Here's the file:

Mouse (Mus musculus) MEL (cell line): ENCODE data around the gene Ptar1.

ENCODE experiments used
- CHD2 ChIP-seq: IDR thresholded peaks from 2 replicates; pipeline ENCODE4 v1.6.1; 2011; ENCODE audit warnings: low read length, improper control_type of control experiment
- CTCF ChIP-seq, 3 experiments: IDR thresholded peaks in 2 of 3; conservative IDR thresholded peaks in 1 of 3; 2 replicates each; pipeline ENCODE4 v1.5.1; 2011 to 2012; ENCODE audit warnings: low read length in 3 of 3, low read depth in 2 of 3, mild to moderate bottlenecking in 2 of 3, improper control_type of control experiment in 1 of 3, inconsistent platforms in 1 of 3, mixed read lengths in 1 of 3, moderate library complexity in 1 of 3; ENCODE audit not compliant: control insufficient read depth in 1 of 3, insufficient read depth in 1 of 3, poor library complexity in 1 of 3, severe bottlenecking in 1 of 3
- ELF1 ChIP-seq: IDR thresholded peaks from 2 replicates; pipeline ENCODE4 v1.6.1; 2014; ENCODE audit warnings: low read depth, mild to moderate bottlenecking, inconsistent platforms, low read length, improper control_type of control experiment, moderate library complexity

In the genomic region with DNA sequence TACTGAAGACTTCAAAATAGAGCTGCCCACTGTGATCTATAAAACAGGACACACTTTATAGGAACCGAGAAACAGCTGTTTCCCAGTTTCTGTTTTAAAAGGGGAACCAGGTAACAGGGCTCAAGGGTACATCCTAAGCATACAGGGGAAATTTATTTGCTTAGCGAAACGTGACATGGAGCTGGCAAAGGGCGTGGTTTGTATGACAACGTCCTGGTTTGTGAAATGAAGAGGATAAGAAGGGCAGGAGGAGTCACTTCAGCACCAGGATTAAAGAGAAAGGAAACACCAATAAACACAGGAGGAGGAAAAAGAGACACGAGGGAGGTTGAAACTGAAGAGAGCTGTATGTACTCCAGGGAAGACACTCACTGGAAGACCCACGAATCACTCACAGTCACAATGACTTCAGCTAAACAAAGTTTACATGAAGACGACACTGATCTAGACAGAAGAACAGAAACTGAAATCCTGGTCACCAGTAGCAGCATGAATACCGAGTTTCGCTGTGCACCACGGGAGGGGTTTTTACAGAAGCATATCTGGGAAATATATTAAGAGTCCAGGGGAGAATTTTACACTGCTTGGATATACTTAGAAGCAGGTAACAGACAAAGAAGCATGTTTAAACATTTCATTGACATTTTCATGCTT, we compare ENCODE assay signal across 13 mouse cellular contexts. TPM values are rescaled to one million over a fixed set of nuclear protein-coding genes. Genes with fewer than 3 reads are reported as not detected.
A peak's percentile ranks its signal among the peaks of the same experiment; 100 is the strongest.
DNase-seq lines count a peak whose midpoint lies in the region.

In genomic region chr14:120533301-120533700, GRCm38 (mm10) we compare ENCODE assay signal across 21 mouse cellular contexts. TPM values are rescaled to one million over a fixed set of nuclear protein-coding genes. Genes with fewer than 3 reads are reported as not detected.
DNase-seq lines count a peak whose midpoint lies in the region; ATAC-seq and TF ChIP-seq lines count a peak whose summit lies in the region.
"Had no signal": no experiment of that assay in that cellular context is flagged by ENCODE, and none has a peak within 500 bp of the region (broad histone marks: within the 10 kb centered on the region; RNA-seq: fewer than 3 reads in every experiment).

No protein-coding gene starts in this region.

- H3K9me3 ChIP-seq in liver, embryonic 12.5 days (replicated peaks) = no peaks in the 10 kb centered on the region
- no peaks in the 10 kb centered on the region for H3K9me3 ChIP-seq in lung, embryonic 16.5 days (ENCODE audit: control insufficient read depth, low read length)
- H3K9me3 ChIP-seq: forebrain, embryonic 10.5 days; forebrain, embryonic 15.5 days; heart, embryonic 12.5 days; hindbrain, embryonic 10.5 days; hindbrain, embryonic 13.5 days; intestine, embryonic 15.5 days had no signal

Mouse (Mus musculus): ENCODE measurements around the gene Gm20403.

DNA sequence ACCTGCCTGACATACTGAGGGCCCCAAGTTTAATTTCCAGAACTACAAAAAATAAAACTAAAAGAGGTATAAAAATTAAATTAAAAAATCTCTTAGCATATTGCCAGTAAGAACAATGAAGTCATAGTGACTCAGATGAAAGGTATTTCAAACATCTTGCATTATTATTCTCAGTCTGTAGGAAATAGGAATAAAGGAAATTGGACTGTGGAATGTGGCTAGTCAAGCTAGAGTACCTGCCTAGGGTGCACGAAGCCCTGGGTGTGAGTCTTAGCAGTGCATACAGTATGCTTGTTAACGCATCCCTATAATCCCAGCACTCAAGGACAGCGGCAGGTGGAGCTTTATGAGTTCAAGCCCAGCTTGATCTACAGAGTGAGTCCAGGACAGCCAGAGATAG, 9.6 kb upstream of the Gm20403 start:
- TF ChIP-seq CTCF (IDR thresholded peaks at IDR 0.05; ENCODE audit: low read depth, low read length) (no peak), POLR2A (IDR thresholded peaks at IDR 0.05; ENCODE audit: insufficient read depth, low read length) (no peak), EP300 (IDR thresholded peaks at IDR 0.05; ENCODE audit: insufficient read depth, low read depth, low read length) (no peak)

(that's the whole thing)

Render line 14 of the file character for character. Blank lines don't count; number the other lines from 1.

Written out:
- no peaks in the 10 kb centered on the region for H3K9me3 ChIP-seq in lung, embryonic 16.5 days (ENCODE audit: control insufficient read depth, low read length)